https://advancedtissue.com/2016/06/role-sugar-proper-wound-c... -- random search link with some links to papers
My favorite quote from the book review: "Unfortunately, nobody – least of all a scientist – likes to be publicly corrected. Infection was still considered by many to be inevitable, and best left to play out as Providence determined – a version, in fact, of the ‘therapeutic nihilism’ to which most Quakers, Lister’s father included, adhered. To argue the contrary was tacitly to condemn surgical practices that had been in use for decades."
Even today, many doctors are still biased towards treatments that don't actually work very well. On HN this morning there was a link about Melatonin, with some tips on how to use this substance most effectively to aid in sleep... ("Uhm... it was on slatestarcodex..." Ah, ). I didn't comment there, but I thought about quipping about how Ambien (and all other FDA-approved sleep medications) do not actually work very well. In recent months, I think I've figured out my own sleep issues. This has taken me 20+ years, and the FDA-approved palliative drugs aren't part of the process. Millions of people are suffering from poor sleep, but not-very-effective drugs are a first-line treatment. Why is that?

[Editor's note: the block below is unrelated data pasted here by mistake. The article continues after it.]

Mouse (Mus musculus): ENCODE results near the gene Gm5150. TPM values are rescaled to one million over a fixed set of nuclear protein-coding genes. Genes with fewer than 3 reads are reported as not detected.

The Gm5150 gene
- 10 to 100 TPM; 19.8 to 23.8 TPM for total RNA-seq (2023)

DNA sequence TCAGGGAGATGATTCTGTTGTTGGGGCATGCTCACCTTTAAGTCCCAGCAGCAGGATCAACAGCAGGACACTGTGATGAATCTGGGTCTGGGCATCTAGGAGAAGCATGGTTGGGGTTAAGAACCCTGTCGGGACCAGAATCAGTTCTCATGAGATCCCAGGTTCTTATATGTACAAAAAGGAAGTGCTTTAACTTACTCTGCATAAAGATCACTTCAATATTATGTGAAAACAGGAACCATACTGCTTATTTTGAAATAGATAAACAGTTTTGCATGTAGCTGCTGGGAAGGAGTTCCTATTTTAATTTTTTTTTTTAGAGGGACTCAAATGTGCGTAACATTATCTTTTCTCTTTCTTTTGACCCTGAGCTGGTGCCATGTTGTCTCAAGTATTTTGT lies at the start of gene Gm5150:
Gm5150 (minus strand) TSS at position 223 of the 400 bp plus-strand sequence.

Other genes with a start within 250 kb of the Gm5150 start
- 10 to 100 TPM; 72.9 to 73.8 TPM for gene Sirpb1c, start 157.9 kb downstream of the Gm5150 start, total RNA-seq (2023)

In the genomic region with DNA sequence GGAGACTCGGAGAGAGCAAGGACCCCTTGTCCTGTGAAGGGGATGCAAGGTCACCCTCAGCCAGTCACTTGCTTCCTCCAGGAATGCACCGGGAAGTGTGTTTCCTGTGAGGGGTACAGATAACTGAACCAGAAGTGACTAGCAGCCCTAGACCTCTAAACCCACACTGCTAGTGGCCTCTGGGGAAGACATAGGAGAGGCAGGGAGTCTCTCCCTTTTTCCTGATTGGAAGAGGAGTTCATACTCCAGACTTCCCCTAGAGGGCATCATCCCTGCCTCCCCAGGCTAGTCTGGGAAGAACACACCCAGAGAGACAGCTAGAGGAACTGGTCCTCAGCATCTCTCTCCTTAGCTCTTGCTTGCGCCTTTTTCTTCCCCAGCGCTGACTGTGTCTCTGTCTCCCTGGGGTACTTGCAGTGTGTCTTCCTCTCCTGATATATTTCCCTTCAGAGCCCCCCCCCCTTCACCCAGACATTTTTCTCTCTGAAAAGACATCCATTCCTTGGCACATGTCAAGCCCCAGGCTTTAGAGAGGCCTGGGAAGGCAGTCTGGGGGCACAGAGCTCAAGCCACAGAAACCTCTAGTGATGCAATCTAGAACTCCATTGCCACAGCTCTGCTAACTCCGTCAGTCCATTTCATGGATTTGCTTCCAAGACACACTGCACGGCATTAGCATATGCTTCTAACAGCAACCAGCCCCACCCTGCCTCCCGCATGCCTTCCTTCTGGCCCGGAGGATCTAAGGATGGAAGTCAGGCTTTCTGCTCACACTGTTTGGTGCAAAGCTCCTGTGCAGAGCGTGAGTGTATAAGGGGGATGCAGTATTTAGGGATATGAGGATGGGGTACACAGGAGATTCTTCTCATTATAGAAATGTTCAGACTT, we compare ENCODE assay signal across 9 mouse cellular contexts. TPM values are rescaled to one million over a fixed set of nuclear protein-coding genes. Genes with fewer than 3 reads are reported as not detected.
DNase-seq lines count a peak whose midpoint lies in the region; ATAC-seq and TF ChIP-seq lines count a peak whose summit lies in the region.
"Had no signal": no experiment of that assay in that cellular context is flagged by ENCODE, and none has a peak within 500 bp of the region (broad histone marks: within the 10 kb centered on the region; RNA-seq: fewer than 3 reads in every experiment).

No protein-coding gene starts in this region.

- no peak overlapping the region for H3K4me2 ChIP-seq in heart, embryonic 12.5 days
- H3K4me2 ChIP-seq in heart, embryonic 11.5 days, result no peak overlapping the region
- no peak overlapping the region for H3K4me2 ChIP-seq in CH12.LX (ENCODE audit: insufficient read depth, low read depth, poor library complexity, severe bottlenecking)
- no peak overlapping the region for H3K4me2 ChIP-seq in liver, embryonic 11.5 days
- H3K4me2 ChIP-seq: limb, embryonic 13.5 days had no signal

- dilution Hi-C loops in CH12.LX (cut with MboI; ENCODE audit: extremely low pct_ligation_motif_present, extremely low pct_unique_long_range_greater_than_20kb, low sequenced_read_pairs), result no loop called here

https://news.ycombinator.com/item?id=17505380 (HN discussion of SSC article on Melatonin)
[Edit2: the quest for Manuka honey is causing some problems for New Zealanders . if you have a wound that might benefit from honey, try buying local honey first. You'll save a lot of money, and probably get just as good a result.
 https://www.nzherald.co.nz/bay-news/news/article.cfm?c_id=15... ]
IMHO the article disagrees with the parent; the article refers to honey as a relic of medical practices of Ancient Greece; I'd bet ours are far more effective. The article supports the idea that scientific method, publicly reproducible empirical evidence, is the tool to separate bad ideas from good, superstition from fact.